The subject of sexual harassment, bullying and abuse of power by (predominantly) male bosses is dominating the media. I await a more open discussion about this issue as it applies to law firms, and more importantly a fundamental change of culture and behaviour.

Bullying within the legal profession is rarely challenged or even discussed, I suspect, because of an understandable fear on the part of victims and witnesses of damage to their careers or further bullying were they to speak out.

I am a partner at a top-100 London law firm and have both experienced and seen bullying. I have no protection or remedy other than to invoke the provisions of my firm’s LLP agreement. But to do so would be to place my career at the firm in the hands of other partners who are either equally vulnerable to the bullying or who collude with the bullies. That is a risk that I, and I suspect most people in my position, am unwilling to take. In reality, I do not have even the minimum protections of an employee. I suffer in silence or leave.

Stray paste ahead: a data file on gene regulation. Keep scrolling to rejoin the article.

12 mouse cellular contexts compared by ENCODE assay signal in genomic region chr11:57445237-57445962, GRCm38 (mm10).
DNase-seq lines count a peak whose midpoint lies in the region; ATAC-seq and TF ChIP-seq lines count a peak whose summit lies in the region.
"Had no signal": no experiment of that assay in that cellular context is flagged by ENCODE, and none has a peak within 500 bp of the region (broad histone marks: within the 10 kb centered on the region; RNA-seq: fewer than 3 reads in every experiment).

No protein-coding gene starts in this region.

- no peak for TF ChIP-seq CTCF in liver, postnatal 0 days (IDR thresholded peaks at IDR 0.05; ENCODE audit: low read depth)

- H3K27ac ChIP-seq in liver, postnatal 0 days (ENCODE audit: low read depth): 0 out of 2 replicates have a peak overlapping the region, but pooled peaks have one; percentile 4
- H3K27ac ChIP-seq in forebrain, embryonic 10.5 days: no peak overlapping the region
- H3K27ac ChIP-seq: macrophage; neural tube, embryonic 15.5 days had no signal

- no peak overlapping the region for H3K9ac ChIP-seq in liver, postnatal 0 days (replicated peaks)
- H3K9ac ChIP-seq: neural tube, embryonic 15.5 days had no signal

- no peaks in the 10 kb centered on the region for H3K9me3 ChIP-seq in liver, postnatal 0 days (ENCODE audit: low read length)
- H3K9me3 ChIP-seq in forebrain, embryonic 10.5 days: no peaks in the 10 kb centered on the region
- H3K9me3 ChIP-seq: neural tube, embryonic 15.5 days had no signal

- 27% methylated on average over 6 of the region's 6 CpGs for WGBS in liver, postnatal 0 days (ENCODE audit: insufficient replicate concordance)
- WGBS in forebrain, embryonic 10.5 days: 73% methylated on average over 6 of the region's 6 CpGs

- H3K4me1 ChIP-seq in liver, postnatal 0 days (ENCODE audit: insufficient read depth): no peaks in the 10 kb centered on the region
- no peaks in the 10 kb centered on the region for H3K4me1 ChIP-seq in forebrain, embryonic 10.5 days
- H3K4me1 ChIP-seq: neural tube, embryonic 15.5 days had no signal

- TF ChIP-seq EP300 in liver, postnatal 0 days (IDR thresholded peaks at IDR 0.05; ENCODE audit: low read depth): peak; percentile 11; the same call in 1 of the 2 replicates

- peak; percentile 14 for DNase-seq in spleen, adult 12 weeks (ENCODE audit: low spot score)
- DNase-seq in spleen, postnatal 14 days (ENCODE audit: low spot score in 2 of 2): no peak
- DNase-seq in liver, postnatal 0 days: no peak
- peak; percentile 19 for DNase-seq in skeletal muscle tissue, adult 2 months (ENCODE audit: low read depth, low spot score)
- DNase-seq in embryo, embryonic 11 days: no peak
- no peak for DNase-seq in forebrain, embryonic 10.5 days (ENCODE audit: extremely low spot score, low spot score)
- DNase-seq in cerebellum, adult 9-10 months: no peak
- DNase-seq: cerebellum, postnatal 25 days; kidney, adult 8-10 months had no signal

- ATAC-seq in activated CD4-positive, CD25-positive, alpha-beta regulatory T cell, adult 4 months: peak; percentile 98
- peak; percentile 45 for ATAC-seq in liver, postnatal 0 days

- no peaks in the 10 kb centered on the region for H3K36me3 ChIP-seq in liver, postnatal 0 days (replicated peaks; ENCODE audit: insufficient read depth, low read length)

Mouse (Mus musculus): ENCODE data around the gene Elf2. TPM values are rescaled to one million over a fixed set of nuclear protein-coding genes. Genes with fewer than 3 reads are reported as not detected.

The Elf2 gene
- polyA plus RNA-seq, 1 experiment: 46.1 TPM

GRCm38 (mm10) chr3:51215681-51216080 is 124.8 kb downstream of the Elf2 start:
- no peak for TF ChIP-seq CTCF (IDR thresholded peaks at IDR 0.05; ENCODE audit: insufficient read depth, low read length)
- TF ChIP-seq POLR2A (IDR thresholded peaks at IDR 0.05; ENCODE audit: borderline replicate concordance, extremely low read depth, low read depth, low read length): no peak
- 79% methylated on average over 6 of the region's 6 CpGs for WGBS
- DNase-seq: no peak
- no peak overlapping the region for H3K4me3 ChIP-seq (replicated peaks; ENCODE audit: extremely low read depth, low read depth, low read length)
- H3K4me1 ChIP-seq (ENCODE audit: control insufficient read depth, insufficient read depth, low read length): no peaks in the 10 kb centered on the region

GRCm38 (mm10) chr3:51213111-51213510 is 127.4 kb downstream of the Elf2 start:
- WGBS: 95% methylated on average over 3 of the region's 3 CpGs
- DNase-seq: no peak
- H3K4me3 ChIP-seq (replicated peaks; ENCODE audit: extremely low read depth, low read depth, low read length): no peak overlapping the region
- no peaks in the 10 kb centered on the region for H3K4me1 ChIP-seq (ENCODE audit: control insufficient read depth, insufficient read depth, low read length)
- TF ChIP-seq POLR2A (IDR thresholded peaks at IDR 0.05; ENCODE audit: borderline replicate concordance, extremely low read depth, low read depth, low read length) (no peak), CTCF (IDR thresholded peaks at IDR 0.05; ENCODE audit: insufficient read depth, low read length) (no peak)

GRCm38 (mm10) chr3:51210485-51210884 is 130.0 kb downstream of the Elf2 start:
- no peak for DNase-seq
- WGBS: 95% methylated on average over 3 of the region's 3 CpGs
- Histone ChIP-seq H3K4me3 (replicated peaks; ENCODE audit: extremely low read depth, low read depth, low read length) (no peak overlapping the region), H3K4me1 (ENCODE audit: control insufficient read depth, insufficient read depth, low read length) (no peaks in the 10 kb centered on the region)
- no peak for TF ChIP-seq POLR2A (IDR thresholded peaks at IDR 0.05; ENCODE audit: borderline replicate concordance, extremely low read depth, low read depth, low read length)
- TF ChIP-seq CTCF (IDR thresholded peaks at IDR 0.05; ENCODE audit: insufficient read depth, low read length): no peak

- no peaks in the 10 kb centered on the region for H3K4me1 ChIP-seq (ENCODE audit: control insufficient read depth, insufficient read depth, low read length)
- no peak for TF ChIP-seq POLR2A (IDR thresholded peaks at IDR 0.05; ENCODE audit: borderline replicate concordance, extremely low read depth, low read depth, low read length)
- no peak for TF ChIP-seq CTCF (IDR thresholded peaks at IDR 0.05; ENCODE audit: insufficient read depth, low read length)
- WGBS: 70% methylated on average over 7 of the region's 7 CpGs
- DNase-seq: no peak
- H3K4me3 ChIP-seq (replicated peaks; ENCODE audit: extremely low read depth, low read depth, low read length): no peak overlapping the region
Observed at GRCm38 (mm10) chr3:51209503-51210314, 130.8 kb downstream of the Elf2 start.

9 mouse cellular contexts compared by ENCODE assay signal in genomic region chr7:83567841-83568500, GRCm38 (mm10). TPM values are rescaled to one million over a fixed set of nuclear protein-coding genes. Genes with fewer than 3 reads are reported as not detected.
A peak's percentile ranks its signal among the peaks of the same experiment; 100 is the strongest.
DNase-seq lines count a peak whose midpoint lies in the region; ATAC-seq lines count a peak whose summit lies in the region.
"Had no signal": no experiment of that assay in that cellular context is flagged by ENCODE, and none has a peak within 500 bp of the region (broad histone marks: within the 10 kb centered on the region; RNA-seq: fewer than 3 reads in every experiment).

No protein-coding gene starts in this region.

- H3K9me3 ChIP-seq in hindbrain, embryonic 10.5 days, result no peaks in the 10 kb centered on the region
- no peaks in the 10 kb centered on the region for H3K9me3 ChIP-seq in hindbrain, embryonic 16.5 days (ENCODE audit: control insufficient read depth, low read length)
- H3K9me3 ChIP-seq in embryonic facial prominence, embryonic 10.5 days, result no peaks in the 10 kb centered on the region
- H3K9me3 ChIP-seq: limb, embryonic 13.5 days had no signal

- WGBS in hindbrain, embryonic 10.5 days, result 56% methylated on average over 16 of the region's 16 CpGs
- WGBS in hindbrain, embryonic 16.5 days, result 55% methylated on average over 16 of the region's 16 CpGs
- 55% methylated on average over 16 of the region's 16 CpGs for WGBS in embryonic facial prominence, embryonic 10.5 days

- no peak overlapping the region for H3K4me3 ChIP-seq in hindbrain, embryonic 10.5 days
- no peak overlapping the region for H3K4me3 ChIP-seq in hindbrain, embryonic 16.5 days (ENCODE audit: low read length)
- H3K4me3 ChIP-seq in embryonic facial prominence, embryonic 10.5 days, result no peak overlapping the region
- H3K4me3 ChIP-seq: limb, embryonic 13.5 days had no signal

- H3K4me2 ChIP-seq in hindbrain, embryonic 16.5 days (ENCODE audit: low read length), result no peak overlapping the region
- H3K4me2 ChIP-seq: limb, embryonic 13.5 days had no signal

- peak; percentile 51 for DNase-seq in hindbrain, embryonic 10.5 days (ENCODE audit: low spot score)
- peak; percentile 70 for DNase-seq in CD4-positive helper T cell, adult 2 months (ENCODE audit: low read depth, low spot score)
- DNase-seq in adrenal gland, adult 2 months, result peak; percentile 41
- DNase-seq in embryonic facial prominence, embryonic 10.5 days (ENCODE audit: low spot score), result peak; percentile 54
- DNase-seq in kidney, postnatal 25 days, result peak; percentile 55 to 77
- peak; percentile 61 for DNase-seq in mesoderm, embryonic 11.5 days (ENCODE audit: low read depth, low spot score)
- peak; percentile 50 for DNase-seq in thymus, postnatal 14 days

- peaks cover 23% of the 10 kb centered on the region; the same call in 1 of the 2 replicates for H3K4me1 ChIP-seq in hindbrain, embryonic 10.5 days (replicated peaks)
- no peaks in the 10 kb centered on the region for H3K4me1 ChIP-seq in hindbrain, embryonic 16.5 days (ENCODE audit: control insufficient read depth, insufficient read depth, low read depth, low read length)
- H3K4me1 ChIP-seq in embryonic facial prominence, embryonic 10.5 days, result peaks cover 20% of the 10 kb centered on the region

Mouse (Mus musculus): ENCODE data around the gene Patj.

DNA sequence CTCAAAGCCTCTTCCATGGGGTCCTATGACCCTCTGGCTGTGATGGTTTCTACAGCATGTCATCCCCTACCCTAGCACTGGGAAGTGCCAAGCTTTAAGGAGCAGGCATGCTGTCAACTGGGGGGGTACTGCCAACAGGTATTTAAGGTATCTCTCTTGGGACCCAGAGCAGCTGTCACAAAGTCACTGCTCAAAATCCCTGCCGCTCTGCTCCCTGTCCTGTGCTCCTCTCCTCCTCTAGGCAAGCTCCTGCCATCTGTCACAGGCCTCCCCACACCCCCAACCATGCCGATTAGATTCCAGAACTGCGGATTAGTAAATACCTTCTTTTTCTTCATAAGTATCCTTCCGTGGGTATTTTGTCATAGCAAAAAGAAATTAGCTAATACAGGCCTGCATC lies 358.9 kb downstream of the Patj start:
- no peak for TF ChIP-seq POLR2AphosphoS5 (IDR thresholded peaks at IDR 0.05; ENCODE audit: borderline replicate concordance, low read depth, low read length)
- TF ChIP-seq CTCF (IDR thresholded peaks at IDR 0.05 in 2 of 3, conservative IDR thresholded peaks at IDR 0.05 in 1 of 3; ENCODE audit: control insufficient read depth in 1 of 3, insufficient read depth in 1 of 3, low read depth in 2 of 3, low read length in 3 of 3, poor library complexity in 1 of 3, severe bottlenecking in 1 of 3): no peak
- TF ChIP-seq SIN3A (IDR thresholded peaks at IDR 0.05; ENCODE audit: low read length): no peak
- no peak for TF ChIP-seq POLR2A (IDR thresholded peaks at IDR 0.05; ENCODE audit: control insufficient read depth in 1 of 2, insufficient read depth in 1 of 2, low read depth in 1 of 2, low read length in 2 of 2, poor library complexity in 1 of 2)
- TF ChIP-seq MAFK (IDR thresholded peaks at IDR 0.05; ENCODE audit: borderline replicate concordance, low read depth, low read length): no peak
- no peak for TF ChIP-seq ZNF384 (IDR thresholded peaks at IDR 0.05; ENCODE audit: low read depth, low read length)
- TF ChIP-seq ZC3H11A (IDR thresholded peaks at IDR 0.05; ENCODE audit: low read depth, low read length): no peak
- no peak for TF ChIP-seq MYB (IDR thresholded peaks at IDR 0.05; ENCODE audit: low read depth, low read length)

The profession needs to acknowledge that the problem of bullying within it is rife, and that it exists at the highest level. It needs to re-examine the traditional partnership structure and accept that too often it does not protect junior and female members. Until it does so, this is a profession unfit for purpose.

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